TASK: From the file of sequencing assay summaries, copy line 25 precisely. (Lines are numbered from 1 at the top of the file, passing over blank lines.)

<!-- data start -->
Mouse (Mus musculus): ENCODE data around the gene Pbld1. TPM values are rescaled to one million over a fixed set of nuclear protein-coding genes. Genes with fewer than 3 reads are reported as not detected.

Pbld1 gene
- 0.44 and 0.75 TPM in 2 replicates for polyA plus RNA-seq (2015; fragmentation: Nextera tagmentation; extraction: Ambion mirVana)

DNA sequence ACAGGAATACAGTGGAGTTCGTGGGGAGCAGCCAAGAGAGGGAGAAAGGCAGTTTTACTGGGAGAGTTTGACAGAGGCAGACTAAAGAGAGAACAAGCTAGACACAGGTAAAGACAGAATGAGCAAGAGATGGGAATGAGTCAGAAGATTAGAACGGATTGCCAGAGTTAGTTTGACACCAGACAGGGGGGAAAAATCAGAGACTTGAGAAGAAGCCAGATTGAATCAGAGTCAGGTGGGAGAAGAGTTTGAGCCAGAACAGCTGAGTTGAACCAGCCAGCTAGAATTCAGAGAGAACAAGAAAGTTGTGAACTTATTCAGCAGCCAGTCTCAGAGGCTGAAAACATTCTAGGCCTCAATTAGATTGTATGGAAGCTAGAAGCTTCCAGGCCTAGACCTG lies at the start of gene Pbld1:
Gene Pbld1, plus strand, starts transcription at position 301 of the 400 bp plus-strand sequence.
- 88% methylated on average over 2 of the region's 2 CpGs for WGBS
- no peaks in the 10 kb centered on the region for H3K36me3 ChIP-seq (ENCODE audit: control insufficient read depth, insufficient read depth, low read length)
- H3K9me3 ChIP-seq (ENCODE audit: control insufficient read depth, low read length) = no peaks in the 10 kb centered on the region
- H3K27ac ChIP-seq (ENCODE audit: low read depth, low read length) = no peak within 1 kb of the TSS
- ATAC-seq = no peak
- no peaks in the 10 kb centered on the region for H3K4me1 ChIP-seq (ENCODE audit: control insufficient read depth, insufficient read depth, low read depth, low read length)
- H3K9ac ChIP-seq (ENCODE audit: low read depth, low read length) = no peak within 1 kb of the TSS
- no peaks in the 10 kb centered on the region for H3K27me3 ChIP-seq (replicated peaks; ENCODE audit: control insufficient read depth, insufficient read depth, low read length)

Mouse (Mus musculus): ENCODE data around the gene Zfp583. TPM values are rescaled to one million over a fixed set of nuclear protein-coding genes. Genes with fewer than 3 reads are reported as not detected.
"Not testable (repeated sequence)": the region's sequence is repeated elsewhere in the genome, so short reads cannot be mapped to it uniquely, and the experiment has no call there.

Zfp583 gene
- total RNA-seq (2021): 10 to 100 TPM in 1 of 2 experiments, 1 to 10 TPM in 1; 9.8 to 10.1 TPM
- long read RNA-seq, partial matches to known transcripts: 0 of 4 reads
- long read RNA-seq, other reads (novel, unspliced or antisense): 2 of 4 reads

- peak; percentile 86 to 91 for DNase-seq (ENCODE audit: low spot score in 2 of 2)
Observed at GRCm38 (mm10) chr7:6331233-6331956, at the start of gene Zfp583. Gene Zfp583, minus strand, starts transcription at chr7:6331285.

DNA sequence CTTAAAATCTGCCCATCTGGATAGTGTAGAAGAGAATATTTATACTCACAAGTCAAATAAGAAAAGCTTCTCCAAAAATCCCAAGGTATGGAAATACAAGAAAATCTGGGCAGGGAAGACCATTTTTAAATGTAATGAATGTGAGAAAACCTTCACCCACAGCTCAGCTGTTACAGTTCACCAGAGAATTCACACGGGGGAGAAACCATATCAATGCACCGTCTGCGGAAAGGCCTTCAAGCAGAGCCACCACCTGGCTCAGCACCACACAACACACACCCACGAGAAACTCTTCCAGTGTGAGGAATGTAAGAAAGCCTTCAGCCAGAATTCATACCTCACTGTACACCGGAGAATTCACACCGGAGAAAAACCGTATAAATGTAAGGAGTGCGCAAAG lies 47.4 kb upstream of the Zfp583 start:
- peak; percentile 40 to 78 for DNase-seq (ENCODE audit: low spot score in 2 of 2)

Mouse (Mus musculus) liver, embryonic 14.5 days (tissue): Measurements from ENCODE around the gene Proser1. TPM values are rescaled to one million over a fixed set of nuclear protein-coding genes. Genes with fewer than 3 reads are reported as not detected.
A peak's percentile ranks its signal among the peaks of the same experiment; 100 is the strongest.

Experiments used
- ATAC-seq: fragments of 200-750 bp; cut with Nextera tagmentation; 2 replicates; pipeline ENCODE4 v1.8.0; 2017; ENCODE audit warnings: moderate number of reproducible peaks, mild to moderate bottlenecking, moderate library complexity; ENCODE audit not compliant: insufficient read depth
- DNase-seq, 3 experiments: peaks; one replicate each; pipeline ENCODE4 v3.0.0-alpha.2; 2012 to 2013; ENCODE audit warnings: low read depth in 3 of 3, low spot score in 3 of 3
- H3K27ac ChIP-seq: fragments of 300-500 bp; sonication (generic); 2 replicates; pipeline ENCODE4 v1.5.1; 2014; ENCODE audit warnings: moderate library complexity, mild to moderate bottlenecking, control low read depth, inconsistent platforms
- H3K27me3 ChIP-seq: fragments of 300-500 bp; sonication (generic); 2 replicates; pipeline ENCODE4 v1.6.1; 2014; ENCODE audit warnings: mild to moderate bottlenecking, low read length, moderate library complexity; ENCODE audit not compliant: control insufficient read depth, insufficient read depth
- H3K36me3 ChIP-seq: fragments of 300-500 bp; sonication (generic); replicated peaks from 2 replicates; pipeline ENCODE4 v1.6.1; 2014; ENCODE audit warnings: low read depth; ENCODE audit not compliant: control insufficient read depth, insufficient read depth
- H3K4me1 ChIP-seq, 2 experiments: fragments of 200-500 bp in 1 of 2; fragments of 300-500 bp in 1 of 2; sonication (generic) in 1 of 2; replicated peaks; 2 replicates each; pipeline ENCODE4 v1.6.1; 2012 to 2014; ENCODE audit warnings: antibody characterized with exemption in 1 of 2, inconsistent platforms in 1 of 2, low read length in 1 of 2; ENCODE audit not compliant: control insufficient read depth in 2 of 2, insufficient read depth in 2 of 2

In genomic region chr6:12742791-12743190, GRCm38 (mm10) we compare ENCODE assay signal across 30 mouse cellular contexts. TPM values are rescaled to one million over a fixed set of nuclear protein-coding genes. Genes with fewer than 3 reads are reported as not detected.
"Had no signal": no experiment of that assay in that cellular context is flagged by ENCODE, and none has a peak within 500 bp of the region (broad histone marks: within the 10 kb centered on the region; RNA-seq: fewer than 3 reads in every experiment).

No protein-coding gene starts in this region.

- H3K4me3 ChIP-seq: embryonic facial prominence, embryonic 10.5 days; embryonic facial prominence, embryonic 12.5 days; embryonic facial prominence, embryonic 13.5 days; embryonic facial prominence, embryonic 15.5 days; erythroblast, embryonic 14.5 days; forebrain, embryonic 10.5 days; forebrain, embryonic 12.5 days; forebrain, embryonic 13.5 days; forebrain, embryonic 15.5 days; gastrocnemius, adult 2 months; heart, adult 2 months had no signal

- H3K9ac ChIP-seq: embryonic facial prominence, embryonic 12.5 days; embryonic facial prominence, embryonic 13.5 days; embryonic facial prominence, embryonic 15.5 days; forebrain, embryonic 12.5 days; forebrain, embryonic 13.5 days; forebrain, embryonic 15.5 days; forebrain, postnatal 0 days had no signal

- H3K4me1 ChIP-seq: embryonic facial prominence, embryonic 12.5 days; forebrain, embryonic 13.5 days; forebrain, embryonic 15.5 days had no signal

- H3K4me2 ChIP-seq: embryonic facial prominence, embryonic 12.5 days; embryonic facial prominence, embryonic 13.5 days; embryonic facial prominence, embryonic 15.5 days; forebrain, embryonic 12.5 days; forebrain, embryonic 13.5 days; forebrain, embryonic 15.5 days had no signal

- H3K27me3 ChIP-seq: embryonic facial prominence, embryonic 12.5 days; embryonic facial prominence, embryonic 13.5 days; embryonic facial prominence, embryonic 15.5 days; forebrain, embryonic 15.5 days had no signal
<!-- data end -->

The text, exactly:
A peak's percentile ranks its signal among the peaks of the same experiment; 100 is the strongest.